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gnome-terminal --help-all is your friend. You can try gnome-terminal --geometry=80x10+x+y --zoom=2 --command="your program". Where zoom=1.0 is the normal size and x & y specify position.


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NAT is an option if you ONLY ever want to use that machine from your Mac. Taken from another question (in regard to VMware, but the concept stands) http://serverfault.com/questions/229860/vmware-networking-mode-nat-or-bridged "NAT Mode : Your host computer (the Mac) will act as a gateway to the network for your virtual machines, nobody on your ...


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It turned out to be fairly simple. I just set adapter 2 to NAT. This allowed my guest full connectivity to the network and as a result it could access the guest by IP


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This command will do: gsettings reset org.gnome.shell command-history


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You'll need to install Tweak Tools. Then go to Extensions -> Alternate Tab and check Show only windows in the current workspace.


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In order to set up keyboard shortcuts you need to go to Settings -> Keyboard -> Shortcuts -> System. Then you'll find the Lock screen. This works for me without any issue. Also, I recommend installing the Tweak Tool as well.


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Make sure NetworkManager.service is active/running. My guess is that it's not "enabled" for automatic startup, but GNOME still launches it via DBus (but Blackbox of course doesn't). nm-applet is optional, but still recommended, since it handles interactive prompts (e.g. Wi-Fi password prompts).


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There is now a new project called FakeXRandR that works really straight forward. This is a tool to cheat an X11 server to believe that there are more monitors than there actually are. It hooks into libXRandR and libXinerama and replaces certain, configurable monitor configurations with multiple virtual monitors. A tool that comes with this package can be ...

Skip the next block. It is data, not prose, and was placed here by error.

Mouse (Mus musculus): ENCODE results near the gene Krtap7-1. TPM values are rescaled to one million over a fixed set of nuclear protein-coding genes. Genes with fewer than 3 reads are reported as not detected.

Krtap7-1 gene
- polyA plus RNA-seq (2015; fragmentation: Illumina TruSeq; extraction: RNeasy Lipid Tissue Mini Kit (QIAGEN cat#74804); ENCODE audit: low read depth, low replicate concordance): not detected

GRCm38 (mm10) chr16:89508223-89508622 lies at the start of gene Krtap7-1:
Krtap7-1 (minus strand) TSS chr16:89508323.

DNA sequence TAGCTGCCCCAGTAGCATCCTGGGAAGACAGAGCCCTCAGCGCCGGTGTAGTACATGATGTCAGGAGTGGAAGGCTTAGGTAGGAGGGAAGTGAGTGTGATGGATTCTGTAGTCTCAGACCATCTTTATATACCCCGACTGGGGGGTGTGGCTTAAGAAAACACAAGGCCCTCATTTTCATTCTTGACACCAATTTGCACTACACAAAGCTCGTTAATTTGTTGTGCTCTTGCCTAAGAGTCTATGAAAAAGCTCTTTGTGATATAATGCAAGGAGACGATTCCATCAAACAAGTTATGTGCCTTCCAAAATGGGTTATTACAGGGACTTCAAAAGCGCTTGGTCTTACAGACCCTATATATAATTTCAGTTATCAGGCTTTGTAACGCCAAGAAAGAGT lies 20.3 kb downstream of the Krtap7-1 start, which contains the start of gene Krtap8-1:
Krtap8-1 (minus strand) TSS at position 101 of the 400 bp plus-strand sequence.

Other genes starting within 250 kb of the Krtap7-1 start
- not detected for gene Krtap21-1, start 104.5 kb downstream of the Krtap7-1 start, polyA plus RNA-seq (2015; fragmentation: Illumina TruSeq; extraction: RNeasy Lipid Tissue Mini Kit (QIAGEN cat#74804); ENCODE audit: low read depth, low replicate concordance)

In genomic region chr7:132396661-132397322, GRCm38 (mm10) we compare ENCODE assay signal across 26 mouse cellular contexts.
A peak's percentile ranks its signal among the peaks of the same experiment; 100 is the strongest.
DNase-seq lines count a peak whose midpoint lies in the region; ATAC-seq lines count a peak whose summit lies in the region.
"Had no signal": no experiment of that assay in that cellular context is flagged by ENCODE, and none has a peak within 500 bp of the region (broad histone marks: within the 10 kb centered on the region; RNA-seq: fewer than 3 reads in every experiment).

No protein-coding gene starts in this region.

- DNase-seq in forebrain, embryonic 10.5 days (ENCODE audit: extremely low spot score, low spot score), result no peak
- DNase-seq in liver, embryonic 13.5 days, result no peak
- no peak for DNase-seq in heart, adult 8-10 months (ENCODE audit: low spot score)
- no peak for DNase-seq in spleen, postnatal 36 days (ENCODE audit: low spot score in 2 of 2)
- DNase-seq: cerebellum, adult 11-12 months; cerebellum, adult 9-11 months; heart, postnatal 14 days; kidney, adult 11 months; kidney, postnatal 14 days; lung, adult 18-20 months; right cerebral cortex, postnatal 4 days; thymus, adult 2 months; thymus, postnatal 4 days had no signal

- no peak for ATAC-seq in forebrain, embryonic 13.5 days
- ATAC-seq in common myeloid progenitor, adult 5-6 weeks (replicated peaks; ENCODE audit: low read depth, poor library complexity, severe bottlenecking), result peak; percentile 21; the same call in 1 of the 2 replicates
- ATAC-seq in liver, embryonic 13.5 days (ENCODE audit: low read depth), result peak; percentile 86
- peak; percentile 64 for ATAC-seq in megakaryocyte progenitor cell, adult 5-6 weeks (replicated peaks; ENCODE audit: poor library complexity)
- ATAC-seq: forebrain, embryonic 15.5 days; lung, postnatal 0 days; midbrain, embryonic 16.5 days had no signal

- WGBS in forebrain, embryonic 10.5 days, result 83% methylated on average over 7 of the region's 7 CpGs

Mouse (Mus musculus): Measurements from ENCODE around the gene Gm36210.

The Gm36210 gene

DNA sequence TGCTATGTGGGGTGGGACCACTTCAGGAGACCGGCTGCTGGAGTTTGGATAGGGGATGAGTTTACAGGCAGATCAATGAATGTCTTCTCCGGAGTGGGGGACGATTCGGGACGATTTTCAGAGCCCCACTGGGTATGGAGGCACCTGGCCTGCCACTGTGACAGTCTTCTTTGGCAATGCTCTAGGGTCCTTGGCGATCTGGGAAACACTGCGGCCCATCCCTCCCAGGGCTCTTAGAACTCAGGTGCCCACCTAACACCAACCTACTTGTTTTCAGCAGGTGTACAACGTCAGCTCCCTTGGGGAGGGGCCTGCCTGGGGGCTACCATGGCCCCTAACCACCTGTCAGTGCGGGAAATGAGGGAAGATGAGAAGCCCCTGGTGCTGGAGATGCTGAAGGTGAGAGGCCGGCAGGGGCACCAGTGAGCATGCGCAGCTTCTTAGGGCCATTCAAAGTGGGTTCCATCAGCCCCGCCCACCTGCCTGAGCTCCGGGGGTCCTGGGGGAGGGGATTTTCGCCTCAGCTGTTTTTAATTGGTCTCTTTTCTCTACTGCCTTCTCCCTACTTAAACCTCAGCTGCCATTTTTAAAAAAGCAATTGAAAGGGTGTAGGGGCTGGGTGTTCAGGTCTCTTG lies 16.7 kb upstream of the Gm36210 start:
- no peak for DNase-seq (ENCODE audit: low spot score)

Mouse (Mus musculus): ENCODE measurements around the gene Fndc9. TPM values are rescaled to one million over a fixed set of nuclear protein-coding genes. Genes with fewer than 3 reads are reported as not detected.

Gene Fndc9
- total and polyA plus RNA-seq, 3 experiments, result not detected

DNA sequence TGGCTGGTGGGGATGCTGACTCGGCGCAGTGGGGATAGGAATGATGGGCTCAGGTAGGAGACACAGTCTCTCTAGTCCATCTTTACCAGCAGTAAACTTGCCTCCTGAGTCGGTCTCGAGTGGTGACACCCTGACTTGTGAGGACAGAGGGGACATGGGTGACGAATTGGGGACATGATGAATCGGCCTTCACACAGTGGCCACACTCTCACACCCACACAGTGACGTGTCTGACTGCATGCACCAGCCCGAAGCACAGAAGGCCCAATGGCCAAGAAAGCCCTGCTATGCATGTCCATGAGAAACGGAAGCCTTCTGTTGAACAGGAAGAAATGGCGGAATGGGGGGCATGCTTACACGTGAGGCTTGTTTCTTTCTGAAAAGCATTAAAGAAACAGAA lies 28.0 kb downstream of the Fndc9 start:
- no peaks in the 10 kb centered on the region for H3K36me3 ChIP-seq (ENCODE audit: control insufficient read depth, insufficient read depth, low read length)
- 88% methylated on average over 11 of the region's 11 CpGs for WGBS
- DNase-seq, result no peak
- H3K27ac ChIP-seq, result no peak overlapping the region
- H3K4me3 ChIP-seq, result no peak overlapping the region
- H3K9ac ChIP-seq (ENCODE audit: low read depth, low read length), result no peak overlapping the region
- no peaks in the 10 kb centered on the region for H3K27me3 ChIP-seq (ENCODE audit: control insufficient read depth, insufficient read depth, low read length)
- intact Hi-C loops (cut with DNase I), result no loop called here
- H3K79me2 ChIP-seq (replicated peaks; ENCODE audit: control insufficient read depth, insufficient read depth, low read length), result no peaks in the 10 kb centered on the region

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There is a program which basically can do this. You might want to look at http://burtonini.com/blog/computers/devilspie With devilspie you can customize what happens when windows are opened. You could set them to be maximized and opened in a specific workspace. There is even a GUI: http://code.google.com/p/gdevilspie/ I used it differently tho, it might ...


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Create an extra menuentry in /boot/grub/grub.cfg that copies your existing menuentry for Debian (the non-recovery one) Change the line the begin with linux (e.g. linux /boot/vmlinuz-3.13.0-29-generic root=/dev/sda1 ) and add a space and then the runlevel to the end. The above line changed to boot runlevel 3 would be: linux /boot/vmlinuz-3.13.0-29-generic ...


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I am having the same problem with CLion. Considering the IDEs use the same base source a fix here should apply for IntelliJ as well. Opened issue at: https://youtrack.jetbrains.com/issue/CPP-4246


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first of all sudo apt-get purge gnome-session. after all purging the gnome session make sure to clear packages by using bellow command sudo apt-get autoremove sudo apt-get autoclean and than sudo apt-get install gnome-session it will work most the time when tasksel fail to install gnome. i have tested this code on debian jessie and ubuntu lts 14.04. i ...


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Go to System settings, and Display. Then select Apply on the right/bottom. Then copy /home/yourusername/.config/monitors.xml into /var/lib/gdm/.config/


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You need to tell your xterm to simulate a VT52, and you need to tell your environment that you run a VT52. So use xterm -ti vt52 -tn vt52. The first parameter sets up VT52 emulation, the second parameter sets up $TERM in the virtual environment (it is a virtual terminal, after all). On my system, this is enough to make "clear" work in a VT52 emulation.


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Using wmctrl in combination with xdotool you can switch focus to Firefox and then perform keyboard or mouse actions. In this example: wmctrl -R firefox && \ xdotool key --clearmodifiers ctrl+t ctrl+l && \ xdotool type --delay=250 google && \ xdotool key --clearmodifiers Tab Return The following steps are executed: Give ...



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